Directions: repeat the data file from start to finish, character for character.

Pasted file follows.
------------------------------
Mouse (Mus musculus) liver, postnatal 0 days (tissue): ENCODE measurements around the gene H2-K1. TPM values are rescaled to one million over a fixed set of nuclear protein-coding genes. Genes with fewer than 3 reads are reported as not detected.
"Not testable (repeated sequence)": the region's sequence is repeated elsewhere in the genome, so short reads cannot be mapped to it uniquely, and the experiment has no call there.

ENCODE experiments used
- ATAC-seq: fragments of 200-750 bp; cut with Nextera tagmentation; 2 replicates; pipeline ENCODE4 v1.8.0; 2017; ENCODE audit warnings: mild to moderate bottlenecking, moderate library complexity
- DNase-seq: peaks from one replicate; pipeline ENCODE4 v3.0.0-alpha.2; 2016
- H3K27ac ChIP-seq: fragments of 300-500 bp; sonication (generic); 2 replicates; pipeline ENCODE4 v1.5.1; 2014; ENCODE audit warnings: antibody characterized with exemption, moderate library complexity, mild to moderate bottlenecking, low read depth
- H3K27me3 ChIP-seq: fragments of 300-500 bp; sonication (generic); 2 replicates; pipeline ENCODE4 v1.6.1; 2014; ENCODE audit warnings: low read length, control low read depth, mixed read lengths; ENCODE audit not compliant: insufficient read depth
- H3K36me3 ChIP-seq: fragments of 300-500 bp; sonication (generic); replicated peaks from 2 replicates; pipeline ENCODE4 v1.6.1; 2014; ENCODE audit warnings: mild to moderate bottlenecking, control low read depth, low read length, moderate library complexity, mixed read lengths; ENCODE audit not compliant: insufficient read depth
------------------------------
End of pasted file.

Mouse (Mus musculus) liver, postnatal 0 days (tissue): ENCODE measurements around the gene H2-K1. TPM values are rescaled to one million over a fixed set of nuclear protein-coding genes. Genes with fewer than 3 reads are reported as not detected.
"Not testable (repeated sequence)": the region's sequence is repeated elsewhere in the genome, so short reads cannot be mapped to it uniquely, and the experiment has no call there.

ENCODE experiments used
- ATAC-seq: fragments of 200-750 bp; cut with Nextera tagmentation; 2 replicates; pipeline ENCODE4 v1.8.0; 2017; ENCODE audit warnings: mild to moderate bottlenecking, moderate library complexity
- DNase-seq: peaks from one replicate; pipeline ENCODE4 v3.0.0-alpha.2; 2016
- H3K27ac ChIP-seq: fragments of 300-500 bp; sonication (generic); 2 replicates; pipeline ENCODE4 v1.5.1; 2014; ENCODE audit warnings: antibody characterized with exemption, moderate library complexity, mild to moderate bottlenecking, low read depth
- H3K27me3 ChIP-seq: fragments of 300-500 bp; sonication (generic); 2 replicates; pipeline ENCODE4 v1.6.1; 2014; ENCODE audit warnings: low read length, control low read depth, mixed read lengths; ENCODE audit not compliant: insufficient read depth
- H3K36me3 ChIP-seq: fragments of 300-500 bp; sonication (generic); replicated peaks from 2 replicates; pipeline ENCODE4 v1.6.1; 2014; ENCODE audit warnings: mild to moderate bottlenecking, control low read depth, low read length, moderate library complexity, mixed read lengths; ENCODE audit not compliant: insufficient read depth